Despite the elimination of most of the requested increases for key federal science agencies in the FY2008 appropriations process,1 some members of the science advocacy community are holding out hope that a last-ditch strategy might help mitigate some of the budget shortfalls.
A coalition of academic groups, companies and key members of Congress are attempting to secure additional funding in planned FY 08 supplemental appropriations for the National Science Foundation, Department of Energy’s Office of Science, and National Institute of Standards and Technology. Congress will begin consideration of so-called “emergency” supplemental appropriations in late April to pay for ongoing operations in Afghanistan and the war in Iraq that are not part of the normal appropriations process.
In recent years, the supplemental appropriations bill has become a vehicle for spending beyond the operations in Iraq and Afghanistan. The bill has been used to fund ongoing relief activities after Hurricanes Katrina and Rita, provide drought aid to farmers, help beef up U.S. anti-terrorism measures, issue low-income home energy assistance, and help prepare for pandemic flu outbreaks. A broad coalition of science advocacy groups (including CRA), U.S. high-tech companies, and several key Senators are urging the Congressional leadership to include funding that would restore some of the requested increases for science called for in both the President’s budget and the 2007 America COMPETES Act—increases that would put NSF, DOE’s Office of Science, and NIST on the path to doubling their research funding in seven years.
Allowing the budget shortfall for FY08 for the agencies to stand would imperil U.S. scientific jobs, close lab facilities, and force the U.S. to renege on international science obligations, argues the Task Force on the Future of American Innovation—a collection of high-tech companies, trade and scientific associations (including CRA)—that has joined the effort to urge Congress to fund science in the supplemental.
“Our organizations cheered when Congress passed the ‘America COMPETES Act’ with overwhelming margins in both the House and the Senate,” the Task Force wrote in a letter to the House and Senate leadership in late February. “However, [we] are dismayed and deeply disappointed that Congress and the Administration failed to provide the funds needed to fulfill the promise of the COMPETES Act,” they wrote.
Though this community of advocacy groups and associations is broadly united in their desire to see the effects of the FY08 final appropriation mitigated with funding in the supplemental, the amounts they are requesting vary by group. In letters, the Task Force on the Future of American Innovation and the American Association of Universities urged appropriators to fund just over $1 billion in increases authorized in the America COMPETES Act, but not appropriated in FY08. Failing that, the Task Force urged that, at minimum, “devoting $300 million to the Department of Energy Office of Science and $200 million to the National Science Foundation would address the most acute short-term losses in jobs, facility closures and America’s international standing.”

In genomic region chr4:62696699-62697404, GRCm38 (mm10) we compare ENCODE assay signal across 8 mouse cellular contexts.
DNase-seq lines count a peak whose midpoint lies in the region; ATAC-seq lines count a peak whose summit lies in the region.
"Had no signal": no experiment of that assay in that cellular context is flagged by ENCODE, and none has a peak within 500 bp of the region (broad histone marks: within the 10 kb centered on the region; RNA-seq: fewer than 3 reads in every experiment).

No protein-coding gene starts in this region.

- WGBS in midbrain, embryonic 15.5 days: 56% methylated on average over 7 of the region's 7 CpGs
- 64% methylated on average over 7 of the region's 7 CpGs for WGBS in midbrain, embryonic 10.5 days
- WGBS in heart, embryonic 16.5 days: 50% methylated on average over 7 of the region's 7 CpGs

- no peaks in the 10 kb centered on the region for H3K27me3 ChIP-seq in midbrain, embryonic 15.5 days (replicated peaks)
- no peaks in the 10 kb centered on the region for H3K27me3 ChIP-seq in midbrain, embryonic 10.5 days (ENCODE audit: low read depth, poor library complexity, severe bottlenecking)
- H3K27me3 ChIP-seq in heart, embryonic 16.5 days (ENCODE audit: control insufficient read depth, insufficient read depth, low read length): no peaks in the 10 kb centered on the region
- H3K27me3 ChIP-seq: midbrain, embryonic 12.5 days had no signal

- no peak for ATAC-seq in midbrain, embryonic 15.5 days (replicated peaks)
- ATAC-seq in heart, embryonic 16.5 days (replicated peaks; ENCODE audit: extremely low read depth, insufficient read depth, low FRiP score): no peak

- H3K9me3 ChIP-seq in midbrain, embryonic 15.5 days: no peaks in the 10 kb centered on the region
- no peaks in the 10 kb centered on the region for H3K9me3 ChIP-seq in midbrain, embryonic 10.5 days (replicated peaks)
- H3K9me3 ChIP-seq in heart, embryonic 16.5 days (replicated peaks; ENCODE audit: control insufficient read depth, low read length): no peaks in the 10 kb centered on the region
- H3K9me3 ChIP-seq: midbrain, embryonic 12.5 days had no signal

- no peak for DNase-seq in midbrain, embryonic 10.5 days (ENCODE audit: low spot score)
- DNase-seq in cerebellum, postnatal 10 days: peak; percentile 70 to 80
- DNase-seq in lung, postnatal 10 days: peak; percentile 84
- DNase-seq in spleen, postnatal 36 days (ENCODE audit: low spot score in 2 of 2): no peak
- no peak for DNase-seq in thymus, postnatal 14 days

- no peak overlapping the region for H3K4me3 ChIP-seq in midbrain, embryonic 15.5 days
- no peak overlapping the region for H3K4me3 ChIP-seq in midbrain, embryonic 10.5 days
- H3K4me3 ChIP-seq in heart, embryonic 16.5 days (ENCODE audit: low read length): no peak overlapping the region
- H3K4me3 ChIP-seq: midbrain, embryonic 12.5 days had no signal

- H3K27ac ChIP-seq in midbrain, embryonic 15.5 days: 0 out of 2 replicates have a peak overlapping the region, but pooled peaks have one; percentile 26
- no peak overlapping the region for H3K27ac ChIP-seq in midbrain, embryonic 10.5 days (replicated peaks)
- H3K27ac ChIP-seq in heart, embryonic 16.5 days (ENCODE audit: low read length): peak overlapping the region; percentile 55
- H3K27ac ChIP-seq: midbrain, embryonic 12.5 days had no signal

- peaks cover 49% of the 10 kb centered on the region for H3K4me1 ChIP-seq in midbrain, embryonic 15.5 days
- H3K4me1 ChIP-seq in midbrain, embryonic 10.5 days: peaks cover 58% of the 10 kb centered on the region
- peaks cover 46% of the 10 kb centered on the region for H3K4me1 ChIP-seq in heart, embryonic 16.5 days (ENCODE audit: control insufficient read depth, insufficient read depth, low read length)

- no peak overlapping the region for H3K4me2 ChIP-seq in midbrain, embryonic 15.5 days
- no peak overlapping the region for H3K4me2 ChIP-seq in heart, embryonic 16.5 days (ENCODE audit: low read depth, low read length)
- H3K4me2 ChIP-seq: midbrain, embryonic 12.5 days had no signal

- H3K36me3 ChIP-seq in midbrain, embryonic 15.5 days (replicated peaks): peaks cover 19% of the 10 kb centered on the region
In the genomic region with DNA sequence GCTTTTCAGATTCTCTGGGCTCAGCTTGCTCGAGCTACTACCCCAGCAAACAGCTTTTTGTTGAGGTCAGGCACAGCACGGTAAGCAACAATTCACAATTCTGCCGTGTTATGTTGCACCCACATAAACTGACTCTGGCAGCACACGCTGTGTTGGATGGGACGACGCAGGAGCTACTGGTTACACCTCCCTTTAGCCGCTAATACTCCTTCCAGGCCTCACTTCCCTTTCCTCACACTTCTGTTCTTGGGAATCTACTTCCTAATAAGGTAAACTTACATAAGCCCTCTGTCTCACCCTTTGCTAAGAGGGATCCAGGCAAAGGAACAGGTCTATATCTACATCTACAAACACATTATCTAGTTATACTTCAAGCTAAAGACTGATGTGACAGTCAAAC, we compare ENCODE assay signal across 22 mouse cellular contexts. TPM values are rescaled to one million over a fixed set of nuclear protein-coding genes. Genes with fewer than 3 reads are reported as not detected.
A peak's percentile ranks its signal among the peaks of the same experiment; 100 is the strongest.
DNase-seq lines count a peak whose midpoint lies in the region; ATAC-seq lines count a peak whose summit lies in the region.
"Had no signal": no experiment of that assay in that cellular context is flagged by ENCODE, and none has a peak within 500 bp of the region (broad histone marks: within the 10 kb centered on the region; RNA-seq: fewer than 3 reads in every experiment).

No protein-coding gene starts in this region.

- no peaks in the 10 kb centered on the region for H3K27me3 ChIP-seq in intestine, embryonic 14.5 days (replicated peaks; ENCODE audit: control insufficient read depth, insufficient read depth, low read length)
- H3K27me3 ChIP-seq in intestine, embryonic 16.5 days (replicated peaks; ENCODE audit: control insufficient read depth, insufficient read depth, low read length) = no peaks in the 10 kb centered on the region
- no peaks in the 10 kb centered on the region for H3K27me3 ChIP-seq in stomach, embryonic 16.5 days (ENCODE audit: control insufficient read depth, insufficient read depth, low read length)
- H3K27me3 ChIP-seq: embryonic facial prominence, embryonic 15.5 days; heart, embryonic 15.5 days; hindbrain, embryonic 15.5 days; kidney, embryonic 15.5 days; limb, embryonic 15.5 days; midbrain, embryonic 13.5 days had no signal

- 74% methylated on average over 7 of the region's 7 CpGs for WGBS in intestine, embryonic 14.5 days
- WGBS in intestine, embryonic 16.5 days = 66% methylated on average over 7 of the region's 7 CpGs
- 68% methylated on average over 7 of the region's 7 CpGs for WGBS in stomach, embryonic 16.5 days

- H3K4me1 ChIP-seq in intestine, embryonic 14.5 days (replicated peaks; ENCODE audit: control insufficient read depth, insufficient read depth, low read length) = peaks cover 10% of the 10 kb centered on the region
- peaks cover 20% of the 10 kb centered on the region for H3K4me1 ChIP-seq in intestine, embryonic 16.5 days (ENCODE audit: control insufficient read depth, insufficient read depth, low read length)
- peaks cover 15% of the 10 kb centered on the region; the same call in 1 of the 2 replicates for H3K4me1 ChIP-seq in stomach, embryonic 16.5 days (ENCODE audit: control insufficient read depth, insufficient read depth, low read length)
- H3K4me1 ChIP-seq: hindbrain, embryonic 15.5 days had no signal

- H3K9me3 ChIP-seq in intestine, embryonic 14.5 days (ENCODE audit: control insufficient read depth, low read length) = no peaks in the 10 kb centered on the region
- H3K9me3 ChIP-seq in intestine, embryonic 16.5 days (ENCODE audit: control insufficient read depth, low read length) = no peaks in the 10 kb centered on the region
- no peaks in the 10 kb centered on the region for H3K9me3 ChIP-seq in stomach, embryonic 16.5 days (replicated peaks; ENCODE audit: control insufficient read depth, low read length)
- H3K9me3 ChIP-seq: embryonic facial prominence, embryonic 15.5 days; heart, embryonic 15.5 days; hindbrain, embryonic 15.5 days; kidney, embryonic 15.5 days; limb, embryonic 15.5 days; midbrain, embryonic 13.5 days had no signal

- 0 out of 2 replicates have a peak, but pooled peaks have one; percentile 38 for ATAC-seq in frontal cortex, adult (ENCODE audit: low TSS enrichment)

On March 17, eight U.S. Senators sent a letter to the Senate Appropriations Committee leadership urging support for $350 million in additional funding. Senators Lamar Alexander (R-TN), Jeff Bingaman (D-NM), Bob Corker (R-TN), Pete Domenici (R-NM), Richard Durbin (D-IL), Dianne Feinstein (D-CA), Ted Kennedy (D-MA), and Chuck Schumer (D-NY) cited the need “to support our critically important scientific workforce, avoid cost increases to our major scientific projects, and fulfill commitments to the International Thermonuclear Experimental Reactor (ITER) Project,” in requesting $250 million for DOE’s Office of Science and $100 million for NSF.
A number of science advocacy groups, including the Coalition for National Science Funding, the Energy Sciences Coalition, and the Task Force on the Future of American Innovation, will mount a grassroots effort April 8-10 asking the members of their participating organizations to call their representatives in Congress to urge them to support the inclusion of science in the supplemental appropriations bill. CRA’s Computing Research Advocacy Network2 will be taking part in the effort, geared towards generating attention and putting pressure on lawmakers to act.
The likelihood of success in the effort is not clear as this goes to press in early April. Though there is broad support in Congress for science funding and, according to many in the community, a clear sense of embarrassment from some in the Congressional leadership about what happened to science funding in the FY08 omnibus appropriation, there is some opposition from both sides of the aisle to using the supplemental as the vehicle. Fiscal conservatives are likely to balk at any spending that does not clearly meet emergency status or does not directly impact the operations in Iraq or Afghanistan. There is also potential opposition from those who oppose the war in Iraq, and plan to vote against any supplemental that does not call for the immediate withdrawal of troops.
For the science advocacy community, the effort will be worth it even if the full extent of the shortfall is not restored. The effort they expend making the case for FY08 will help advance their goals for FY09 as well—and the process in FY09 is poised to be just as difficult as in FY08.
For all the latest, visit the Computing Research Policy Blog at https://turing.cra.org/blog.